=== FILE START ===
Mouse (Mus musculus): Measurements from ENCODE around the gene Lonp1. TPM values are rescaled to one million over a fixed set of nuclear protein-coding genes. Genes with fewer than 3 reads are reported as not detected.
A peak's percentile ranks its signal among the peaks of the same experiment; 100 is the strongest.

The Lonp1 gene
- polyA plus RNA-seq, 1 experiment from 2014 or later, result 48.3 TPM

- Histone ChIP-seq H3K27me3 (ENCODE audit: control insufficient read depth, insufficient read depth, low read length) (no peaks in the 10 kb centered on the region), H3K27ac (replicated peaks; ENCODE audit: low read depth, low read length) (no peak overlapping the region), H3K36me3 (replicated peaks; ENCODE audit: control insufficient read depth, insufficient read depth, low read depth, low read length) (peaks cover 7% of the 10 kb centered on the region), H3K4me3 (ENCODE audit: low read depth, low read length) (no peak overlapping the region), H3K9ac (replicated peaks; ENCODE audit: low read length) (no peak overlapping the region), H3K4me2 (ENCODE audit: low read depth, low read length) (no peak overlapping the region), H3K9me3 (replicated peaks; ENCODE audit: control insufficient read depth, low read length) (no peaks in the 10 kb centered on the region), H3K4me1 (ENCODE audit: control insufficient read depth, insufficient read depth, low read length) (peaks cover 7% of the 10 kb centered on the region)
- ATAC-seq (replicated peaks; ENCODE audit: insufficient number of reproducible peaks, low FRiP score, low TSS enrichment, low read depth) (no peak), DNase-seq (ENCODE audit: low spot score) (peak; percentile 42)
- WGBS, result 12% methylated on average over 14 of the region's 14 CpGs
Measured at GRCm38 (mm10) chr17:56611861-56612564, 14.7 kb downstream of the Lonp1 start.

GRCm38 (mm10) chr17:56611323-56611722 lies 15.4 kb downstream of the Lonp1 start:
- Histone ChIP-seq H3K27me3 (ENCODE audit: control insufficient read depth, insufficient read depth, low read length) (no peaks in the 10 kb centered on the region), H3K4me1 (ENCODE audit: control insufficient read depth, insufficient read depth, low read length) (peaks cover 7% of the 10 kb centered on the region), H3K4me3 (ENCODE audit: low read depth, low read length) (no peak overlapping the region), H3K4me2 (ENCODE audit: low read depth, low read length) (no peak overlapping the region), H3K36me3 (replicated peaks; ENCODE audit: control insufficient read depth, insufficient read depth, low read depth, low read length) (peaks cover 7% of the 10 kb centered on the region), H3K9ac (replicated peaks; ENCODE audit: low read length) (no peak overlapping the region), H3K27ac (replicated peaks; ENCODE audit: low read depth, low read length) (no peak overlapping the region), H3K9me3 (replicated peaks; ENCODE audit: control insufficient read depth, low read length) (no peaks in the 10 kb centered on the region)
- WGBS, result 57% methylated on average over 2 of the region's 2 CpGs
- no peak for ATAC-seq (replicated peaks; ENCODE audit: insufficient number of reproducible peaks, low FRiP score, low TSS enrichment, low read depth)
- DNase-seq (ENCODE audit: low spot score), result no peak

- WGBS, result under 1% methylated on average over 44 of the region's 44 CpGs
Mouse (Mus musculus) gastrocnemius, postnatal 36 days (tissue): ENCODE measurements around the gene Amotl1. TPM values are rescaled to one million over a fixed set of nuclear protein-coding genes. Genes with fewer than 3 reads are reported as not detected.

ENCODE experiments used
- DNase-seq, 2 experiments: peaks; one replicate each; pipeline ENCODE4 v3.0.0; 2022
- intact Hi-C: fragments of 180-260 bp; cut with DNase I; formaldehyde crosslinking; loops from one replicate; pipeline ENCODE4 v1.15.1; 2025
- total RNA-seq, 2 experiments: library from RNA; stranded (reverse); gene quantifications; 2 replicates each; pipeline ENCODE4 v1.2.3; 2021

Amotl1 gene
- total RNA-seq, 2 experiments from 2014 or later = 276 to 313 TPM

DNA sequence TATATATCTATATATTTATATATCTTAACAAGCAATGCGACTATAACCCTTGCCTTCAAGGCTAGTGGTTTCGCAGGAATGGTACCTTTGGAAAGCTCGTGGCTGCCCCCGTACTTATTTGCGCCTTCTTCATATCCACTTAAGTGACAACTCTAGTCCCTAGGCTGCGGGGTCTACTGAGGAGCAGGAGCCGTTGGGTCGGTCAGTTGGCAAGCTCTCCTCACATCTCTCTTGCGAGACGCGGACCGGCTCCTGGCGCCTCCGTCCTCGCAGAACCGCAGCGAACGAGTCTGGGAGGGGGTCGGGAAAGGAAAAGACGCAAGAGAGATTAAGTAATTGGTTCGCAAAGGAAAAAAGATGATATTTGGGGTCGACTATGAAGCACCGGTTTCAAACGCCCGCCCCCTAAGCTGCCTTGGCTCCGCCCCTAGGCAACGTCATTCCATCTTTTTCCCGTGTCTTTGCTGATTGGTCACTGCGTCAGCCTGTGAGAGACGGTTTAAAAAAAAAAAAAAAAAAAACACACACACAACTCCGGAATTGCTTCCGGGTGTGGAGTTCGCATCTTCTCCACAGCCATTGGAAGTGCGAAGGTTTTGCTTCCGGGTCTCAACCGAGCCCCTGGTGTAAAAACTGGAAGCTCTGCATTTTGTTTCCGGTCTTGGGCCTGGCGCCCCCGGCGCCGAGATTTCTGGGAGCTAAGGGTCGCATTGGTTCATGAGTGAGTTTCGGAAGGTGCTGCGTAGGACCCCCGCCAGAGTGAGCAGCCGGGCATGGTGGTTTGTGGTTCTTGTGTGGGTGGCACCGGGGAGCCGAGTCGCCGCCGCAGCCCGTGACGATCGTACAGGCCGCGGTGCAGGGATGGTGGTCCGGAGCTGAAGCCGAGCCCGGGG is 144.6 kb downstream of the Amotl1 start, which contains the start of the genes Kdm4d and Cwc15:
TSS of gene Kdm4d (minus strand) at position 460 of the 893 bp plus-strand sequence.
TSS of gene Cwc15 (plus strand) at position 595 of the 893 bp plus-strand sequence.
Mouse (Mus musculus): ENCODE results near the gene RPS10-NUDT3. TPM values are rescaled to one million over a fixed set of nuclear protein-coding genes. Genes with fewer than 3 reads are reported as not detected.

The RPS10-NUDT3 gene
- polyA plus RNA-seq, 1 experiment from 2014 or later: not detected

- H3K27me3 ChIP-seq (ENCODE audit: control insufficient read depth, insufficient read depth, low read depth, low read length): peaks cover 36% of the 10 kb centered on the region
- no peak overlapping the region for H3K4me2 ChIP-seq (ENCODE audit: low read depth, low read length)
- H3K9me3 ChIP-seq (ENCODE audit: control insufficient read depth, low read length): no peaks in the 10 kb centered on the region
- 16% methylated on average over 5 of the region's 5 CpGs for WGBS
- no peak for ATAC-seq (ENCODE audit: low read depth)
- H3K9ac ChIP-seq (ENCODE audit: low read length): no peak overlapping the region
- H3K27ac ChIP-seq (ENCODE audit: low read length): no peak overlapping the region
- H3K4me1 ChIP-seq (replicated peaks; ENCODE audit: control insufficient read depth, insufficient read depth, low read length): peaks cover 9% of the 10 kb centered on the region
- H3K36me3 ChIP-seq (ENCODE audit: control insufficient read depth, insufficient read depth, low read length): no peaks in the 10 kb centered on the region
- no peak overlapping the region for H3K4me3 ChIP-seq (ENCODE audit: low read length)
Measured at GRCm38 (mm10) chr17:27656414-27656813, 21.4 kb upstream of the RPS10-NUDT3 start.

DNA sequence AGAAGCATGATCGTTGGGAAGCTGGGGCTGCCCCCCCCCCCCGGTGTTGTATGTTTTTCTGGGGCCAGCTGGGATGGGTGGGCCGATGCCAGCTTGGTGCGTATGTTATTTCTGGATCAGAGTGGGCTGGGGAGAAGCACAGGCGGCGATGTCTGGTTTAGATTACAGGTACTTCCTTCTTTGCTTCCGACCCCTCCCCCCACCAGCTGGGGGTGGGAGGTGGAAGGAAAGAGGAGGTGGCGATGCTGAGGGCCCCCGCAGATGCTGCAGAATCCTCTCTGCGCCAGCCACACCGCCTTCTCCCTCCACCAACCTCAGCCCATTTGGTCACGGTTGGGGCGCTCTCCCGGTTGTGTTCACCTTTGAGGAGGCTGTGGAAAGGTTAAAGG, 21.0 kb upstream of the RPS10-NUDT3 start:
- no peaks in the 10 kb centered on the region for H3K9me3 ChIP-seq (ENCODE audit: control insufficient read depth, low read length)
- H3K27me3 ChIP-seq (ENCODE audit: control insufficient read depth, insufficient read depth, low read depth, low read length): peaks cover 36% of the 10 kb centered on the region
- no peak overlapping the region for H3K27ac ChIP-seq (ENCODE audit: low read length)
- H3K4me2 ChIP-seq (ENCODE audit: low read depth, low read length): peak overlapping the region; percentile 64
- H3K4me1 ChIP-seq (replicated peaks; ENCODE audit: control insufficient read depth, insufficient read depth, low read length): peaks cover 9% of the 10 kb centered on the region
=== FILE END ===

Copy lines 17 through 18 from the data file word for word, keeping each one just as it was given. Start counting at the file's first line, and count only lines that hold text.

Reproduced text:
- DNase-seq, 2 experiments: peaks; one replicate each; pipeline ENCODE4 v3.0.0; 2022
- intact Hi-C: fragments of 180-260 bp; cut with DNase I; formaldehyde crosslinking; loops from one replicate; pipeline ENCODE4 v1.15.1; 2025